Are you SURE you have the flu? Or is it just a common cold?
Are you SURE you have the flu? Or is it just a common cold? Two doctors explain how to spot the difference
- The common cold and the flu both share symptoms of a sore throat, coughing, congestion and sneezing
- However if your symptoms come on fast and hard, it means you have the flu
- Doctors warn that infants and adults should see a doctor within 24 hours if they have a high-fever, chills and body aches
- If you begin experiencing dizziness and chest pain it could be a sign the flu has turned into something more serious, doctors told DailyMail.com
The common cold and flu share multiple symptoms that can make it nearly impossible to identify which one you’re suffering from until it is too late.
Sneezing, coughing and congestion can be either illness, but having a fever and body aches come on fast and strong are tell-tale signs that you have the flu.
While one can cause a few days of discomfort, the other can lead to potentially fatal complications.
Speaking to DailyMail.com, two internists broke down each viruses’ unique symptoms and when to know it’s time for medical help because ‘if you miss it, it can kill you.’
Fever, chills and body aches are red flags that you have the flu and not just the common cold, according to medical professionals
Shared symptoms of both the flu and a cold are sneezing, congestion, a cough and sore throat.
‘Oftentimes in their earliest stages it can be difficult to differentiate between these conditions,’ said Dr Brian Secemsky, an internist at One Medical in San Francisco.
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SPOT YOUR SYMPTOMS
1. DO YOU HAVE A FEVER?
Symptoms unique to the flu include a high-grade fever, chills, body aches and nausea.
Cold symptoms usually stay in the nose, throat, ears and chest area.
Florida-based internist Dr Gail Van Diepen said that a fever is typically the biggest red flag that you have the flu.
2. DID YOU FALL ILL QUICKLY?
The quick onset of symptoms can also help distinguish between the two.
Most people with a common cold experience cold-like symptoms for a few days before reaching the peak of the illness.
Influenza comes on hard and fast.
‘It can be as instantaneous as one minute you’re fine and the next minute you have a headache and you begin to have cold sweats,’ according to Dr Van Diepen.
3. DIZZINESS, CHEST PAIN, SHORTNESS OF BREATH
Dr Secemsky urges people to see a doctor if you begin to experience dizziness, shortness of breath or chest pain as it is a sign that flu symptoms may have developed into pneumonia or infection.
‘Mothers should take babies to see a doctor within 24 hours if they have a high fever,’ said Dr Van Diepen.
4. CAN’T STOP SNEEZING AND COUGHING? DON’T WORRY TOO MUCH
Usually these are signs of a common cold.
It’s when that translates into breathing problems that you may have to be concerned.
HOW TO LOOK AFTER YOURSELF
1. GET THE FLU SHOT
The CDC urges everyone to get their flu shot to best protect themselves from the virus and say it is not too late.
Even if you get the flu, the fact of having the flu shot in your system will give your body a better shot at fighting it.
‘Getting the flu shot can help prevent the flu and reduce the intensity of the illness if one comes down with it – highly recommended to anyone without a contraindication to receive it!’ said Dr Secemsky.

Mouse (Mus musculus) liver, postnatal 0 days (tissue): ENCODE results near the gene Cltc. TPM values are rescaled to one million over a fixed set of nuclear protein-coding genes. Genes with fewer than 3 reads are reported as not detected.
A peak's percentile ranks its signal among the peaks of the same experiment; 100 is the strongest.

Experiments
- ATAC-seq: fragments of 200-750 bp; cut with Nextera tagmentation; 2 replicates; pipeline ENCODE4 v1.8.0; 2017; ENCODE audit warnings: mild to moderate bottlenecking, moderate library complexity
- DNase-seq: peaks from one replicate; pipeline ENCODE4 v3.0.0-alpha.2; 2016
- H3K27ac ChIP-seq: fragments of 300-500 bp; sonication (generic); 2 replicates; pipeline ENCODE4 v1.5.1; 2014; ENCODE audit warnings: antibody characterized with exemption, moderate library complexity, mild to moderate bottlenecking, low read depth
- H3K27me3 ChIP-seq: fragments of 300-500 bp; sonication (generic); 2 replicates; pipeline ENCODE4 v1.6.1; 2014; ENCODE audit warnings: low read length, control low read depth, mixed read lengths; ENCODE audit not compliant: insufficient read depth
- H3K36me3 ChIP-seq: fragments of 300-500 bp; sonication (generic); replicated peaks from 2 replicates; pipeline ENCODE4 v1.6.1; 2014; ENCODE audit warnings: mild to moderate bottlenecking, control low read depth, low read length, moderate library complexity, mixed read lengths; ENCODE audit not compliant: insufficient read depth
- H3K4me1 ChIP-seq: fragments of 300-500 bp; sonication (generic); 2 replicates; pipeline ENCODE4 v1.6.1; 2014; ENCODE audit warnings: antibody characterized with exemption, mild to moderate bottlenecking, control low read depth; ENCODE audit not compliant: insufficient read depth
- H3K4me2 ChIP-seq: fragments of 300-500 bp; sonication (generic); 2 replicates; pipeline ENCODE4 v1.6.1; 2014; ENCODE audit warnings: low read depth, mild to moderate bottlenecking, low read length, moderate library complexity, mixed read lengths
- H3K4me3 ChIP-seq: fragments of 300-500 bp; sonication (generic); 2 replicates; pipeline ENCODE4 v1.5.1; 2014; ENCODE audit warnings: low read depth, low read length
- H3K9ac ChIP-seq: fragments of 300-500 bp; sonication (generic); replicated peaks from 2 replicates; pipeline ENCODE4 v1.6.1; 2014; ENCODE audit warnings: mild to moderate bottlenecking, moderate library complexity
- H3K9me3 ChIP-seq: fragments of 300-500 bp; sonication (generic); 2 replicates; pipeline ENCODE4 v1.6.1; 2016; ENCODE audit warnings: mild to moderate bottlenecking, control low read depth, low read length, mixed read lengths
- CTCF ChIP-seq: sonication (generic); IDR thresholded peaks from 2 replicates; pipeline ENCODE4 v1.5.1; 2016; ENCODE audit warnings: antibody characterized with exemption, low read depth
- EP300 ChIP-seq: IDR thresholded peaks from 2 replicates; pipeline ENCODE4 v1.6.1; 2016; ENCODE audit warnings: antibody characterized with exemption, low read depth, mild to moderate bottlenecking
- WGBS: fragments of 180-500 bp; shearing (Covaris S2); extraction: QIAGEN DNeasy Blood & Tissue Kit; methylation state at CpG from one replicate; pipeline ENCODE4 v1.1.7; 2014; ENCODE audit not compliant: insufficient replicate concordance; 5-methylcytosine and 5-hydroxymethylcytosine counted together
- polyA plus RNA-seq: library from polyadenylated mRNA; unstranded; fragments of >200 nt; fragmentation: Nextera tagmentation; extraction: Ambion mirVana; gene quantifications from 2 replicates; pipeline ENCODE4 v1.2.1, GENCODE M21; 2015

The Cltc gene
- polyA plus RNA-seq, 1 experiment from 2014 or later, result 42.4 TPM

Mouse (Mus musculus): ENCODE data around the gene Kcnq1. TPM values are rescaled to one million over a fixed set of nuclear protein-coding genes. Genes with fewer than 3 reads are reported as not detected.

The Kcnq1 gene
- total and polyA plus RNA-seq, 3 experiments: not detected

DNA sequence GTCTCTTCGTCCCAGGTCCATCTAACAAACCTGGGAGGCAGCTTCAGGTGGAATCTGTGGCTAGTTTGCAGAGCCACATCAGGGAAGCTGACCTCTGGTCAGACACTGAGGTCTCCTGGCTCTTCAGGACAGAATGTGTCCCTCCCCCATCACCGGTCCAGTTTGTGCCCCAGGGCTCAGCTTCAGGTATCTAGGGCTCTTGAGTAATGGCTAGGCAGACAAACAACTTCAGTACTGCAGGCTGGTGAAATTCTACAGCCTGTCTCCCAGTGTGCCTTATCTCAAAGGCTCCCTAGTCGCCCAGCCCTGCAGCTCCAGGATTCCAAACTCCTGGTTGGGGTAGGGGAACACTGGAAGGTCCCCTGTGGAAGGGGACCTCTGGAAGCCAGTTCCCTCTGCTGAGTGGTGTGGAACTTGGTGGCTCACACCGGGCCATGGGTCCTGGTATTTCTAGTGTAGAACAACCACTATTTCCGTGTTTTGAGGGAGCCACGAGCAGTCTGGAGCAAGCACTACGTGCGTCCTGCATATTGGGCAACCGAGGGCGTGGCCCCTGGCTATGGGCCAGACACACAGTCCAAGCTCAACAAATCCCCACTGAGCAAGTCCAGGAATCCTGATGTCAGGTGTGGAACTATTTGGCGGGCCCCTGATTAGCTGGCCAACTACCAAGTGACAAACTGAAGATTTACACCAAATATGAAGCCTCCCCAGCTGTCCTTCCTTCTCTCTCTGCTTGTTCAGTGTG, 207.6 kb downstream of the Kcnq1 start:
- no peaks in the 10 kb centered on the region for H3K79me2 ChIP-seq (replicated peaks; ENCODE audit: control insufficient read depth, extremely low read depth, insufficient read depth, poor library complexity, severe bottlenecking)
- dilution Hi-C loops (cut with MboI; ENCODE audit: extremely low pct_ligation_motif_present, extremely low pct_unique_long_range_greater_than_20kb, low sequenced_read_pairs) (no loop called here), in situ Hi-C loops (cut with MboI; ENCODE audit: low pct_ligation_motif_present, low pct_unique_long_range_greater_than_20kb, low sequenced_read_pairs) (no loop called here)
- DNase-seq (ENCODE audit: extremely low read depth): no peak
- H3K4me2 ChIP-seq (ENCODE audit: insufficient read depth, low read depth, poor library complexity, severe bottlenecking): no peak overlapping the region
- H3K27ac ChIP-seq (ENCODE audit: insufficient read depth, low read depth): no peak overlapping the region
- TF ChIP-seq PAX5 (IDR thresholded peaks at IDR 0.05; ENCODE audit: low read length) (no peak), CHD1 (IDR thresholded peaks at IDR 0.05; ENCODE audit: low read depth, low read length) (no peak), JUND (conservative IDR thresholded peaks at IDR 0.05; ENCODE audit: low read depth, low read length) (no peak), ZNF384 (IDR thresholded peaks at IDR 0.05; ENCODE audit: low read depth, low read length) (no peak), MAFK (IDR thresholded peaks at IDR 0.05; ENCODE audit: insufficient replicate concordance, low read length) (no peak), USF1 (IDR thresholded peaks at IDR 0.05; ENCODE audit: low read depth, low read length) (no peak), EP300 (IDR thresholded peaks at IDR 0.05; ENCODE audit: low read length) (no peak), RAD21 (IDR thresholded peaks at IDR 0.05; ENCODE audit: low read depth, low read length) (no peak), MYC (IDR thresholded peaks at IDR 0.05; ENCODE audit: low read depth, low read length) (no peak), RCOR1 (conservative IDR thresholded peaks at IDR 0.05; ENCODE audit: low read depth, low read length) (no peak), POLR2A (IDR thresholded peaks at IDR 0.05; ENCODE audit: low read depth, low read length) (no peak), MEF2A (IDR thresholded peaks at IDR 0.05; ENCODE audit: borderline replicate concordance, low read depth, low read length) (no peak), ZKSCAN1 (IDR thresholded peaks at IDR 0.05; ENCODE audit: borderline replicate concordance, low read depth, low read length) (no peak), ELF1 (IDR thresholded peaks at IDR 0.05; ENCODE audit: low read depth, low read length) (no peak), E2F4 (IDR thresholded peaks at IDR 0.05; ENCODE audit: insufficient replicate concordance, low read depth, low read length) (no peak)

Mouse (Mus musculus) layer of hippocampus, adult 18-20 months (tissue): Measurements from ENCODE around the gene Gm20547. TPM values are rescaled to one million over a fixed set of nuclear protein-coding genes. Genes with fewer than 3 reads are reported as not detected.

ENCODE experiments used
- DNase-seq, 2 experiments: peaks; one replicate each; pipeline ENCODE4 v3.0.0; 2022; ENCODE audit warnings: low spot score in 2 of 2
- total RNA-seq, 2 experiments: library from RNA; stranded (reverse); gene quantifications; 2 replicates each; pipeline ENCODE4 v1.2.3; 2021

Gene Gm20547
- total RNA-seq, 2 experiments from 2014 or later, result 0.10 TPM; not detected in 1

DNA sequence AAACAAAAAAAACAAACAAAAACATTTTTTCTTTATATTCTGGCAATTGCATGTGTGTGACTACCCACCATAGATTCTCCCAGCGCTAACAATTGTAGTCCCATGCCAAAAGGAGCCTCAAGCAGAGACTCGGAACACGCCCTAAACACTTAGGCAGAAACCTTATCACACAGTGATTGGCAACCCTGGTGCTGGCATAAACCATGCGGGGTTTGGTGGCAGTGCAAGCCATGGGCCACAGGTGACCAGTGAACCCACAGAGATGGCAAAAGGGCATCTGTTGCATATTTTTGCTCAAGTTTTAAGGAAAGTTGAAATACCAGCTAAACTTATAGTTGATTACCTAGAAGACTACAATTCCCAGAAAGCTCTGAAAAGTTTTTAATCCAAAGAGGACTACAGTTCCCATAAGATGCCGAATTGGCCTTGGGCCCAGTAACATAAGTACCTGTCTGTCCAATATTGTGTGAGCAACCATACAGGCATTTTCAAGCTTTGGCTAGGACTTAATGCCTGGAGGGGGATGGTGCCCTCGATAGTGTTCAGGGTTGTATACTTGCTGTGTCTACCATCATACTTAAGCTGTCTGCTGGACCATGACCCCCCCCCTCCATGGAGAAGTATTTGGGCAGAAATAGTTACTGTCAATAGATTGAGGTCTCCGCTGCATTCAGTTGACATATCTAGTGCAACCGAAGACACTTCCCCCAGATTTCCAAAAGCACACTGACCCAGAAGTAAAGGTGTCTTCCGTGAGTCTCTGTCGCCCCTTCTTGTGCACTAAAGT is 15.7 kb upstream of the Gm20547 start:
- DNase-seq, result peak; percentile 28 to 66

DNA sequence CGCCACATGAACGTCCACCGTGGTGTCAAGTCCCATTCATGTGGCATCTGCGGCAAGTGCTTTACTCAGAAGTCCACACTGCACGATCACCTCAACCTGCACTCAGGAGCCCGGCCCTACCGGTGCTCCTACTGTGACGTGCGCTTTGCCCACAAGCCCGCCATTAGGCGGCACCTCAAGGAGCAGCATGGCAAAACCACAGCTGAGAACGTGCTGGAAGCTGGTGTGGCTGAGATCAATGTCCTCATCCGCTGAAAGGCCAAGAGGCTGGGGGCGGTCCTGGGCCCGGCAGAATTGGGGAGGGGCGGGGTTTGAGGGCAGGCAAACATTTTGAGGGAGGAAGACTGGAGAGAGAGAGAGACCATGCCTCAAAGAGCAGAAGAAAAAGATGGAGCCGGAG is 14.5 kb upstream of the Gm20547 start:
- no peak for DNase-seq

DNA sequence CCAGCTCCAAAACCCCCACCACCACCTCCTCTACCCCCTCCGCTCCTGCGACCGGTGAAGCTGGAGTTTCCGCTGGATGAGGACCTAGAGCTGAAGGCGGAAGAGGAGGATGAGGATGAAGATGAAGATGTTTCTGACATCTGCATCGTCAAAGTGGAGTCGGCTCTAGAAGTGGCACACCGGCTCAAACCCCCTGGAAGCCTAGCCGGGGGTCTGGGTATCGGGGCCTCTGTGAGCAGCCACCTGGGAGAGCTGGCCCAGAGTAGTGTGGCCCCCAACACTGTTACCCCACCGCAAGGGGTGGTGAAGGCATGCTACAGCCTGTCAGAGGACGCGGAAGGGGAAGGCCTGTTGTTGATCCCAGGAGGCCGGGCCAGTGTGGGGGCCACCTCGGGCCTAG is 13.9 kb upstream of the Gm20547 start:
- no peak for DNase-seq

Doctors said that you should seek medical help within 24 hours if you have a fever and chills, especially for infants and elderly people
2. SLEEP AND HYDRATE
‘Supporting one’s immune system with good rest and adequate hydration may help reduce the severity of symptoms,’ said Dr Secemsky.
3. STAY CLEAN AND DON’T BE A MARTYR
If you think you have the flu, or you are diagnosed with the flu, do not go in to work, and stop doing household chores.
The common cold and the flu are both upper respiratory infections that are highly contagious and transmitted by coming into close contact with an infected person.
They can be passed through sneezes, coughs and touching surfaces that carry the bacteria.
No matter what pressure is on you to come into the office, it’s better for everyone if you don’t.
To minimize your risk of passing it on, Dr Secemsky says, ‘washing hands often [and] wearing masks … during periods of fever can help reduce the transmission of the virus.’
4. YOU CAN TRY OVER-THE-COUNTER MEDICINES – BUT ONLY IN THE EARLY STAGES
Over-the-counter medications can help ease the symptoms of both a cold and the flu and antiviral drugs are most effective if taken within 48 hours of the onset of symptoms.
After that, it’s time to seek professional help.
5. WHEN TO GO TO HOSPITAL
Take no chances if you are elderly, a smoker, or have a pre-existing condition.
Smokers are also more susceptible to developing pneumonia from the flu so it is vital for them to seek medical help at the onset of symptoms.
Elderly people and those with pre-existing medical conditions, such as diabetes and lung disease, should especially seek medical help because they are more prone to serious infection.
‘While the majority of patients who get flu symptoms do quite well taking care of themselves at home, one should consider seeing a primary care clinician if he/she is of advanced age and has serious chronic health conditions,’ Dr Secemsky said.
Whether you fit those categories or not, if you’re vomiting, your condition could deteriorate quickly.
‘Vomiting can lead to dehydration so that would also raise concern to see a doctor with a day,’ she said.
While hospitals across the US are overcrowded and understaffed, Dr Van Diepen said you should still get in line.
‘Don’t wait too long to see a doctor and if your doctor can’t see you go to a walk in clinic,’ she said. ‘Be proactive and don’t assume it’s just a cold and lay around for a few days because you could end up with pneumonia.’
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